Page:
Drivers’ parking journals show they lose $5,000 annually to time spent finding parking

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Updated Dec 15, 2016
ATRI’s report sheds another light on the country’s parking shortage. It also revealed truckers using ELDs spent more time searching for parking.ATRI’s report sheds another light on the country’s parking shortage. It also revealed truckers using ELDs spent more time searching for parking.

Parking diaries kept by nearly 600 truck drivers for two weeks this year revealed truckers spend an average of 56 minutes per day searching for parking, costing them nearly $5,000 a year in lost wages, according to a report on the diaries issued this week by the American Transportation Institute.

The roughly hour-per-day average accounts for all parking attempts, including those for truckers’ required 10-hour break and others throughout the day. “With average driver pay at $42,500 annually, the lack of available parking is effectively reducing the average driver’s wages by 10 percent annually,” ATRI notes in its report.

The report, based on input from truckers who documented their parking experiences during two week periods between June and September, provided a few obvious notes, like finding parking is most difficult between 4 p.m. and midnight and parking’s scarcest on weekdays. However, the report also provides insights into other factors, like use of electronic logging devices extends the amount of time drivers spend searching for parking.

Truckers using ELDs more frequently reported spending more than 30 minutes searching for parking than those using paper logs. Drivers using ELDs spent 30 or more minutes searching for parking 10.6 percent of the times they sought parking, compared to 5.7 percent of the attempts of drivers using paper logs. Likewise, truckers using paper logs found parking in less than 15 minutes 77.4 percent of the time, compared to just 70.7 percent of the time for those using ELDs.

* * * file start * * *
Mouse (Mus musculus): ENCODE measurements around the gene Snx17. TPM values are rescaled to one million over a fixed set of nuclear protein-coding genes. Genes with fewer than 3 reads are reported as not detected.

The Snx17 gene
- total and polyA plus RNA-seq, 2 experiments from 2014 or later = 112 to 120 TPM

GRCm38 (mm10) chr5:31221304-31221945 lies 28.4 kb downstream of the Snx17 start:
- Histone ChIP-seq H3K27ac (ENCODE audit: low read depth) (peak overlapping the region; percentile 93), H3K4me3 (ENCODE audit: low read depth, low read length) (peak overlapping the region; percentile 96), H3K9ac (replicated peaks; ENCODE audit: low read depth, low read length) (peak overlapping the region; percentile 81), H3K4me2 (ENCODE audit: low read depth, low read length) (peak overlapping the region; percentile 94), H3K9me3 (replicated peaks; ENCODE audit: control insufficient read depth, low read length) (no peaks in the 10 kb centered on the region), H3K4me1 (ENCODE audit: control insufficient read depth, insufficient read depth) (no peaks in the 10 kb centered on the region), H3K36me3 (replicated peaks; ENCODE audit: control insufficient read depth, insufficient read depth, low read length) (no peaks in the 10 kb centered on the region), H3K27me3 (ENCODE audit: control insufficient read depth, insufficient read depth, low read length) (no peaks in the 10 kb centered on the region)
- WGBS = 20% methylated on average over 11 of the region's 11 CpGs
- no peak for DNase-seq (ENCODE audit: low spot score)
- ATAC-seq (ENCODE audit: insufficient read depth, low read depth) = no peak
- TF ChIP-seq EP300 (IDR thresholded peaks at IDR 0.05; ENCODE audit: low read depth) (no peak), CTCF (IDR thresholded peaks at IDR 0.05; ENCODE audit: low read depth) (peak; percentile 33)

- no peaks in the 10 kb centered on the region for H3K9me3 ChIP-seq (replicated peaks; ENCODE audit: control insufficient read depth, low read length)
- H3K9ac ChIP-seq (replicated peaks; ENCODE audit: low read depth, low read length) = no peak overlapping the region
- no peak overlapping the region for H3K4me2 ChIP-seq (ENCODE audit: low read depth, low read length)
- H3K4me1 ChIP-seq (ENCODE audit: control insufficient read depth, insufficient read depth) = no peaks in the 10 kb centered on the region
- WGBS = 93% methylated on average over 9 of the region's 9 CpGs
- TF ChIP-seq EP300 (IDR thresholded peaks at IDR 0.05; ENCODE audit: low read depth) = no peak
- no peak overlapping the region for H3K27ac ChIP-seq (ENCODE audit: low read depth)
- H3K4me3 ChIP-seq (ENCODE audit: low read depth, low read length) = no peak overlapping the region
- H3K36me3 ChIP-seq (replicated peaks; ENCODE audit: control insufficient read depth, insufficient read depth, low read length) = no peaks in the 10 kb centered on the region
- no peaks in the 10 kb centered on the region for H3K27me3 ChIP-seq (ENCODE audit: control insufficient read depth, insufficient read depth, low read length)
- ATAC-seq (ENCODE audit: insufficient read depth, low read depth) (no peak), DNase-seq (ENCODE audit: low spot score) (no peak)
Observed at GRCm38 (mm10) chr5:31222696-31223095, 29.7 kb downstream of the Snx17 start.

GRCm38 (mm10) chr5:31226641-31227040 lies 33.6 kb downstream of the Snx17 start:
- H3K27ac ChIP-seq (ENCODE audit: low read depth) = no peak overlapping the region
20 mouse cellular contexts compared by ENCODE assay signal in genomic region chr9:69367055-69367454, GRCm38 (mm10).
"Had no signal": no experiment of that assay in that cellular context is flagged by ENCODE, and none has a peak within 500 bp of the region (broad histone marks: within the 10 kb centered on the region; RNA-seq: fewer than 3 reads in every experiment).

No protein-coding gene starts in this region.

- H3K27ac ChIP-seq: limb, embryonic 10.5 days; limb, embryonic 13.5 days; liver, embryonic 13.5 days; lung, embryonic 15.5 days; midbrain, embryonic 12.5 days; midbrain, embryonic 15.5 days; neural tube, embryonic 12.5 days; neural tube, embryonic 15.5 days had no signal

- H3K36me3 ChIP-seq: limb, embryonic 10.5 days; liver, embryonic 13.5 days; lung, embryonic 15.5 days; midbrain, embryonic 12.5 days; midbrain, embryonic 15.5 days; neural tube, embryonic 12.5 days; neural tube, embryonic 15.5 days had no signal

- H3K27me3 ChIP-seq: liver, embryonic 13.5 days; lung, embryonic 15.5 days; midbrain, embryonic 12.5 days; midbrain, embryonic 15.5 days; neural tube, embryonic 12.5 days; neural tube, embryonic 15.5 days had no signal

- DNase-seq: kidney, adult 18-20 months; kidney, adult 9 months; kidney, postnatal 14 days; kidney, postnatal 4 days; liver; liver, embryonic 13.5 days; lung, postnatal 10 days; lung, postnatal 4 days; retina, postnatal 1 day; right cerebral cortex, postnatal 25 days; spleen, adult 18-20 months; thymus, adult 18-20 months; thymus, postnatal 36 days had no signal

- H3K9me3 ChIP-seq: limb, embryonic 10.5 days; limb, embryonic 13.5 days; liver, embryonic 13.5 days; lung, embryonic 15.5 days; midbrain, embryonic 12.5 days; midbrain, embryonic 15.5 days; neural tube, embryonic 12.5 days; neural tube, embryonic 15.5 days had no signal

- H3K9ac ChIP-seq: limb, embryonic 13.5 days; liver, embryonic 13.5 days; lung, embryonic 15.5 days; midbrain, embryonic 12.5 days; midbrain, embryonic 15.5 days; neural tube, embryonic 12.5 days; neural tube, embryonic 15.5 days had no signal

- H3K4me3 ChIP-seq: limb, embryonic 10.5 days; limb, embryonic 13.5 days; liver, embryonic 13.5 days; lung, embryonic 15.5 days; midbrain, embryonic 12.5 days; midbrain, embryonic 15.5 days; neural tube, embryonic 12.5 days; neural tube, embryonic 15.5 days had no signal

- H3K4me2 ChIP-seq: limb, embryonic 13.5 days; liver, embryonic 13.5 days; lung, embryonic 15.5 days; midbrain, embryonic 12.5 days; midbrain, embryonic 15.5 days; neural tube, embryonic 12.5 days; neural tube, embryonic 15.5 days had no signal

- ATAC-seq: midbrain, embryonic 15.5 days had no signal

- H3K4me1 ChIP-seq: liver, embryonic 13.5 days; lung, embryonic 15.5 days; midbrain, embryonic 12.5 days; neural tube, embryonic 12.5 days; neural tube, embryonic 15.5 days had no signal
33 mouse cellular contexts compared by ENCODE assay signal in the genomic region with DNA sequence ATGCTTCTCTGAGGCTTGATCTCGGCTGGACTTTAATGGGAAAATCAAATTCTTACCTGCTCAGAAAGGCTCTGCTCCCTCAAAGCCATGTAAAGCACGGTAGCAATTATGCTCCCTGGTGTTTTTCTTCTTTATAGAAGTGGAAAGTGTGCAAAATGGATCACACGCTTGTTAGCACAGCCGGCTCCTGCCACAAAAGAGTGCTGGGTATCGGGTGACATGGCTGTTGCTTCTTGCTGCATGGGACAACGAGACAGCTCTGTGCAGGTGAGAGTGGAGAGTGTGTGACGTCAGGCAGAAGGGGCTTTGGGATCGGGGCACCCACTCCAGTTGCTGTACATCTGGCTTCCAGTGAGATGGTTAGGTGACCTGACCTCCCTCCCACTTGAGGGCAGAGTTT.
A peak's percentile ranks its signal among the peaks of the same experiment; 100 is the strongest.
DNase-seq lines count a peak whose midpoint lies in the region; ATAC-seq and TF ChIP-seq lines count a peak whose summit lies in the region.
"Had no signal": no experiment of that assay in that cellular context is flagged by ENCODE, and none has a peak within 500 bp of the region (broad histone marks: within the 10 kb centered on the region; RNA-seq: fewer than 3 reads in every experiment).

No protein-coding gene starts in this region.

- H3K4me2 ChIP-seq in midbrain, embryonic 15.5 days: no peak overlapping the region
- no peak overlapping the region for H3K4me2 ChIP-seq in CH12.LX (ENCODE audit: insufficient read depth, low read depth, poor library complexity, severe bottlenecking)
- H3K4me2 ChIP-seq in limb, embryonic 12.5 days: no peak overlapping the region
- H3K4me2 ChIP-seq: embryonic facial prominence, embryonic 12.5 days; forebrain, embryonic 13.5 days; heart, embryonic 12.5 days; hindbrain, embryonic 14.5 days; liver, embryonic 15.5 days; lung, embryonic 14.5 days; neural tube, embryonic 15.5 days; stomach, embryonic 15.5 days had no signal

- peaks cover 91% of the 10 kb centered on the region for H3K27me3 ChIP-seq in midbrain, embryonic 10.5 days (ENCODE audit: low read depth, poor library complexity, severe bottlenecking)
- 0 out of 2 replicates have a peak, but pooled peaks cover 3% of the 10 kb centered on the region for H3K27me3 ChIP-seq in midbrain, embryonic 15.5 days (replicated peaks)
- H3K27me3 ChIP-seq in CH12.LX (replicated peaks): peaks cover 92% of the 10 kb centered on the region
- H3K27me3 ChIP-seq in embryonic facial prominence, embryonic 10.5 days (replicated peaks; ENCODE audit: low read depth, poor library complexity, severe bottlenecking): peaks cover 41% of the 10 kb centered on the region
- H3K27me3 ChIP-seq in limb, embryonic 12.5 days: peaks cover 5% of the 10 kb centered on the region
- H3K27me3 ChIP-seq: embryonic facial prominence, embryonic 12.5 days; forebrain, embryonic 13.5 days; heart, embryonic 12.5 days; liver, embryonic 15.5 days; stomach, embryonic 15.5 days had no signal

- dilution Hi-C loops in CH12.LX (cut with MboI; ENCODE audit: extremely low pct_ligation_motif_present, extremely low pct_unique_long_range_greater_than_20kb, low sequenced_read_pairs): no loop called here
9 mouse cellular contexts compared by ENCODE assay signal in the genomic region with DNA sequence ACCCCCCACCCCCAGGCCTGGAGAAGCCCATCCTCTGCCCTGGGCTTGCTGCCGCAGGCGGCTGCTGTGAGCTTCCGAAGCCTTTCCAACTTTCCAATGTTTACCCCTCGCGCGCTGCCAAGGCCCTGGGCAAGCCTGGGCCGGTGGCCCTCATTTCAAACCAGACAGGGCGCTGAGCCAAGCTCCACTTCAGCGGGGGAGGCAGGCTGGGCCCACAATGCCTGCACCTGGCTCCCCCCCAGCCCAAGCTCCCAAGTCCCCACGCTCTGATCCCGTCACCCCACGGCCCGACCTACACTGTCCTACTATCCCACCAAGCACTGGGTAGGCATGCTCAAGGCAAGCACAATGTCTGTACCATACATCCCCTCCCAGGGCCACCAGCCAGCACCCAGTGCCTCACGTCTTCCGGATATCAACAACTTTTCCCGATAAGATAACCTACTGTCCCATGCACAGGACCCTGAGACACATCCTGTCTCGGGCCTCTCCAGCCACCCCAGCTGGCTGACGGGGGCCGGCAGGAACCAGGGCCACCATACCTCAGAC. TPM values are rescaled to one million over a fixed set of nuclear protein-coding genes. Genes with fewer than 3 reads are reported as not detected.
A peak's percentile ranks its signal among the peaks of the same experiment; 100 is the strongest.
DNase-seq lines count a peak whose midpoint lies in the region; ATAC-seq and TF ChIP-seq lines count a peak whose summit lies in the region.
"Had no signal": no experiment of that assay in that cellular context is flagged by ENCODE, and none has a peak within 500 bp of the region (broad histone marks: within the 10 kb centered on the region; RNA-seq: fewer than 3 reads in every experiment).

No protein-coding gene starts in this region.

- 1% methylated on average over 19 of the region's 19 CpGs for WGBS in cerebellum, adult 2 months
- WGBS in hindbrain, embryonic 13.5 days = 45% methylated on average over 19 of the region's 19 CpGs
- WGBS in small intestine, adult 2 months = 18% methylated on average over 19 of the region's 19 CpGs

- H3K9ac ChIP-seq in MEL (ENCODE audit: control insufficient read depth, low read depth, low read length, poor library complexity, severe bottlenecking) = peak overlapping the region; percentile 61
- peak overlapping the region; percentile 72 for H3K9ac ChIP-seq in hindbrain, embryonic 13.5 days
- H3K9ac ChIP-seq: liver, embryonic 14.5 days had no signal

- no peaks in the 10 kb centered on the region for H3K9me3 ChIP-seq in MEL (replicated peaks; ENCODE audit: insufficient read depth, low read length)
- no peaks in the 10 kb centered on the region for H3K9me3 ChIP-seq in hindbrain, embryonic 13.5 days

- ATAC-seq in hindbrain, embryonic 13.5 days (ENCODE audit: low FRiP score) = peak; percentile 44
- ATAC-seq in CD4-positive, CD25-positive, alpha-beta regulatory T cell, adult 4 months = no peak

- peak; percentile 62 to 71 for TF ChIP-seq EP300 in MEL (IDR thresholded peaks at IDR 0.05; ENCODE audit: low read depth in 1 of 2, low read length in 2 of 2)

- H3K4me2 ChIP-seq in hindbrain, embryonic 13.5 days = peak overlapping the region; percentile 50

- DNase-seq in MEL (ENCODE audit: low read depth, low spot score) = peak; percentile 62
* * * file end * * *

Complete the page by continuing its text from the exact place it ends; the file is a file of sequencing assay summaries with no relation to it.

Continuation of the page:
“ELD leaves no room for dealing with full truck stops making it nearly impossible to preplan,” said a flatbed driver from Alabama who submitted a journal to ATRI.

However, only 15 percent of the drivers who kept the parking journals use paper logs, so the numbers may be slightly skewed.

According to ATRI’s report, 63.4 percent of parking attempts that took 15 or more minutes to find a space occurred between 4 p.m. and midnight; 34.8 percent of attempts that took 15 minutes or longer occurred between 7 and midnight, while 28.6 percent occurred between 4 p.m. and 7 p.m.

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Truckers in the diary program spent the most time searching for parking on Mondays, Wednesdays and Fridays. Nineteen percent of parking attempts on those days took longer than 30 minutes. Truckers spent the least amount of time searching for parking on Tuesdays, with 93 percent of attempts taking less than 15 minutes and just 13 percent of attempts taking over 30 minutes.

According to the journals, there was little variation in parking time regionally.

The truckers that kept parking diaries were mostly company drivers, 72.3 percent. Two percent were independents with their own authority, while 25.7 percent were owner-operators leased to carriers. More than half, 56.1 percent, pull van or reefer truckload, while 20.9 percent pull flatbed. The remainder was split among LTL drivers, tanker drivers, intermodal and “other” and “no response.” Fifty percent of the drivers who kept journals work for carriers with 1,000 or more power units.

To see the full report, which also includes information on reserved parking and more, click here.